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Auton Neurosci. 2002 Mar 18;96(2):140-8.

A common origin of the very low frequency heart rate and blood pressure variability--a new insight into an old debate.

Author information

1
The Heart Institute, Laniado Hospital, Sanz Medical Center, Netanya, Israel. rellb@post.tau.ac.il

Abstract

The purpose of this study was to assess the exact temporal and amplitude relationship between very low frequency heart rate variability waves and very low frequency blood pressure variability waves. We developed a computerized system based on a modified proportional-integral controller for the controlled increase of heart rate by isoproterenol. Heart rate and blood pressure were measured continuously in conscious tethered rats. Using time domain methods, we found that the very low frequency heart rate variability waves and the very low frequency blood pressure variability waves are irregular, while at the same time strikingly 1:1 synchronized with each other. In 78% of the cases, the phase between the peaks of the very low frequency heart rate variability waves and very low frequency blood pressure variability waves was negative (blood pressure leads). Their amplitudes were linearly related with a degree of hysteresis. As blood pressure went up, heart rate went down. Our results suggest with a high degree of probability that the very low frequency heart rate variability waves do not cause very low frequency blood pressure variability waves, and that these two signals are probably driven by the same autonomic nervous system controller/oscillator.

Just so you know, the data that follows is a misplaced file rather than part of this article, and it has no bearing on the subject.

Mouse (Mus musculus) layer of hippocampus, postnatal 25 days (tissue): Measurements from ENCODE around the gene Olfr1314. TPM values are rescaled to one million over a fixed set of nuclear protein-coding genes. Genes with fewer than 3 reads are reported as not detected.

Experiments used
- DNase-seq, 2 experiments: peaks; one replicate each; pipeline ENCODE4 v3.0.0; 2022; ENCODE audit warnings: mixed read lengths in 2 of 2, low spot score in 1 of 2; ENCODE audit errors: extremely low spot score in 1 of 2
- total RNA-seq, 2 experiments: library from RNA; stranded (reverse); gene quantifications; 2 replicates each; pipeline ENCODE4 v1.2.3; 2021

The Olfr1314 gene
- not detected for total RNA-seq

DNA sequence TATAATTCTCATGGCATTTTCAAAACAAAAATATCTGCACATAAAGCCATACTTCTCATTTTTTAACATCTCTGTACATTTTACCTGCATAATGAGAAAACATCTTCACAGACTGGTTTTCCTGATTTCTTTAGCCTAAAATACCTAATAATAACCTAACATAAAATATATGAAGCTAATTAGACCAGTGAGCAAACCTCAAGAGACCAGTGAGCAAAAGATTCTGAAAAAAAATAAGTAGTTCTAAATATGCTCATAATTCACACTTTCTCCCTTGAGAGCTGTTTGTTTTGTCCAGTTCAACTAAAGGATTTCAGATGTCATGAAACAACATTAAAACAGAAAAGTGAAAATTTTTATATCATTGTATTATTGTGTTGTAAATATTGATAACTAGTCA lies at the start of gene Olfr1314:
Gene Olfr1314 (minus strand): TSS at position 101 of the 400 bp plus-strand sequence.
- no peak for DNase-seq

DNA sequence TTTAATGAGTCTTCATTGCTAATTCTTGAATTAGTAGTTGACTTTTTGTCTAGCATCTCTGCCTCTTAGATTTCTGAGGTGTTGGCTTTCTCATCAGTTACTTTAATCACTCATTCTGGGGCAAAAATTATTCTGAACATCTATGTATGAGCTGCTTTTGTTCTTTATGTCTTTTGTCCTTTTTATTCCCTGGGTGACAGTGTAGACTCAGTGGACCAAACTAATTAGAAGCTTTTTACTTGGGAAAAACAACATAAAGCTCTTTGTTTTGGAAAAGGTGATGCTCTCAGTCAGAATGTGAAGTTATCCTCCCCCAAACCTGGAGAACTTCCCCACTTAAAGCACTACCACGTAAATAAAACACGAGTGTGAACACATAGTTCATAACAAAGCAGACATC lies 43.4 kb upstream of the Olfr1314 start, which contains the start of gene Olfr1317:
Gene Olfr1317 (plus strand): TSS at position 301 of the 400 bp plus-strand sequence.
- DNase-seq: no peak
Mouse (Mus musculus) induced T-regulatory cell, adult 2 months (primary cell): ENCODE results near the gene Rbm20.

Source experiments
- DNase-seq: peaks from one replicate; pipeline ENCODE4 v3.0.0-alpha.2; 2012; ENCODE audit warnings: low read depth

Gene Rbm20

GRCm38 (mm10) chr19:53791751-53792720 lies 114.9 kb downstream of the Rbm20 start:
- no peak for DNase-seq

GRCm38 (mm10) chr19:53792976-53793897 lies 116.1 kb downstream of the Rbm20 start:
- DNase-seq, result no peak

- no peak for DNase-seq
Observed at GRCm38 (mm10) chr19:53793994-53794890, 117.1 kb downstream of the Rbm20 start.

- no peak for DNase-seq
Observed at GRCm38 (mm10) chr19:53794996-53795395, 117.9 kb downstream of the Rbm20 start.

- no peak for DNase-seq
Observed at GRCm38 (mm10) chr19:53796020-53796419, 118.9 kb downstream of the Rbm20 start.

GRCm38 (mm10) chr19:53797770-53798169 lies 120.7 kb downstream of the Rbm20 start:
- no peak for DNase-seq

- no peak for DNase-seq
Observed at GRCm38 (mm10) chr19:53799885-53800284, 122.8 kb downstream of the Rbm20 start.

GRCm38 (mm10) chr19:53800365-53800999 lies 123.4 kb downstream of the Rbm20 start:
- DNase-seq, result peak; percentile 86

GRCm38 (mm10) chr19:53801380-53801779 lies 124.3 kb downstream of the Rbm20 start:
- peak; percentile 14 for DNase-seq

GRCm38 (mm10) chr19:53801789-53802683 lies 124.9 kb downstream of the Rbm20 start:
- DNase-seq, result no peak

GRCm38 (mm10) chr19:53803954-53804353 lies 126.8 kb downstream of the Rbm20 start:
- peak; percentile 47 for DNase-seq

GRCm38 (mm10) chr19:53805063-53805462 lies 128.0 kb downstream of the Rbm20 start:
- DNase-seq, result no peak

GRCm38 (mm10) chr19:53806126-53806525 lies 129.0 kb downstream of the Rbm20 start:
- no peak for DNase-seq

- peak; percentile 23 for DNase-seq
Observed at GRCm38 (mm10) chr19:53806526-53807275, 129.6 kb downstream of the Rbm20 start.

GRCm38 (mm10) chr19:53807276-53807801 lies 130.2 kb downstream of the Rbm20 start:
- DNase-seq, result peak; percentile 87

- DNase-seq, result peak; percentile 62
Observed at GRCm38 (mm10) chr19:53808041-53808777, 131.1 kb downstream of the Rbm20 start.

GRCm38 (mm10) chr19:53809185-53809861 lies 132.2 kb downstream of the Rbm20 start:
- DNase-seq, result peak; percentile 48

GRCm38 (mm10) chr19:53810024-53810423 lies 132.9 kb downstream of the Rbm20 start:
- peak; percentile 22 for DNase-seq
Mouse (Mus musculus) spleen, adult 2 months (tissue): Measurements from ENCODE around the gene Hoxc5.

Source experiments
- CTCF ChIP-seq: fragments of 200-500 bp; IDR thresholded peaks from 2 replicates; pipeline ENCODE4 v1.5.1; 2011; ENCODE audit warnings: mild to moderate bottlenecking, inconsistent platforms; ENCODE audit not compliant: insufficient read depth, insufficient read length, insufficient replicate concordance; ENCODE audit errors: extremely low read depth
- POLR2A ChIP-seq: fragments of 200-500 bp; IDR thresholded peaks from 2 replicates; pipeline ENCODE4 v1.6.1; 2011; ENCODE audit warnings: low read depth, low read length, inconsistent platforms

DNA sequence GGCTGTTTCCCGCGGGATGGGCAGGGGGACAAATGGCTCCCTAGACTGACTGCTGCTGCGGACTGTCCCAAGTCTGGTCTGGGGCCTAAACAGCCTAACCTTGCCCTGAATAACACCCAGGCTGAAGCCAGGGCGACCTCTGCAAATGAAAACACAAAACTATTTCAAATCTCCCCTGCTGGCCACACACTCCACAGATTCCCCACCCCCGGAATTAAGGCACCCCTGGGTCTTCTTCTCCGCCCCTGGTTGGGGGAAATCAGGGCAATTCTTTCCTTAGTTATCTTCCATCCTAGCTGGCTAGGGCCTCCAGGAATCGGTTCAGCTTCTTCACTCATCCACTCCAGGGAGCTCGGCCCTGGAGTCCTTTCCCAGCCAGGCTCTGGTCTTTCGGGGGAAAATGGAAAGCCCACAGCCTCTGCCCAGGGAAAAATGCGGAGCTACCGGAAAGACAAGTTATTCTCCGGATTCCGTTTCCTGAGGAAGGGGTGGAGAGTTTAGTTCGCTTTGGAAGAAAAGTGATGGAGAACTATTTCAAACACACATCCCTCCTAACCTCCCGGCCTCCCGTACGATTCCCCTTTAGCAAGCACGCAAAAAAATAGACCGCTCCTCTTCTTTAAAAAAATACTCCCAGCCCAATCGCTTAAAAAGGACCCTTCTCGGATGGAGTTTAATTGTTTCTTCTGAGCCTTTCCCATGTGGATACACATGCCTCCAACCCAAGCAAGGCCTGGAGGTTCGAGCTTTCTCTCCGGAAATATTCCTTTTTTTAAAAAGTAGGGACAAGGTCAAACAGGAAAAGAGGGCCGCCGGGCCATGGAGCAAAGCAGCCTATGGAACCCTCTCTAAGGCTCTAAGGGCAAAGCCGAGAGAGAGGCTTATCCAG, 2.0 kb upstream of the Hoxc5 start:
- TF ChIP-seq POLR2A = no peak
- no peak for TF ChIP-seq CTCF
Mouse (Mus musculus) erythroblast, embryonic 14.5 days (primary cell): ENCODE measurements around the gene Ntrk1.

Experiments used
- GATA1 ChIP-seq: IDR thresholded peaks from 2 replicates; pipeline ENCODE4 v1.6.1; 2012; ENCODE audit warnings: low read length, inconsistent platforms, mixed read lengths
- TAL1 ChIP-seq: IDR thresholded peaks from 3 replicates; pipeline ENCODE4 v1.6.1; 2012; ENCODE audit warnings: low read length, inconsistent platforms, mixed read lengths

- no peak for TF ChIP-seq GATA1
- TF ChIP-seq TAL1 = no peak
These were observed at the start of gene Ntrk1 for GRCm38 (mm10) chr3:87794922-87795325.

PMID:
11958480
[Indexed for MEDLINE]

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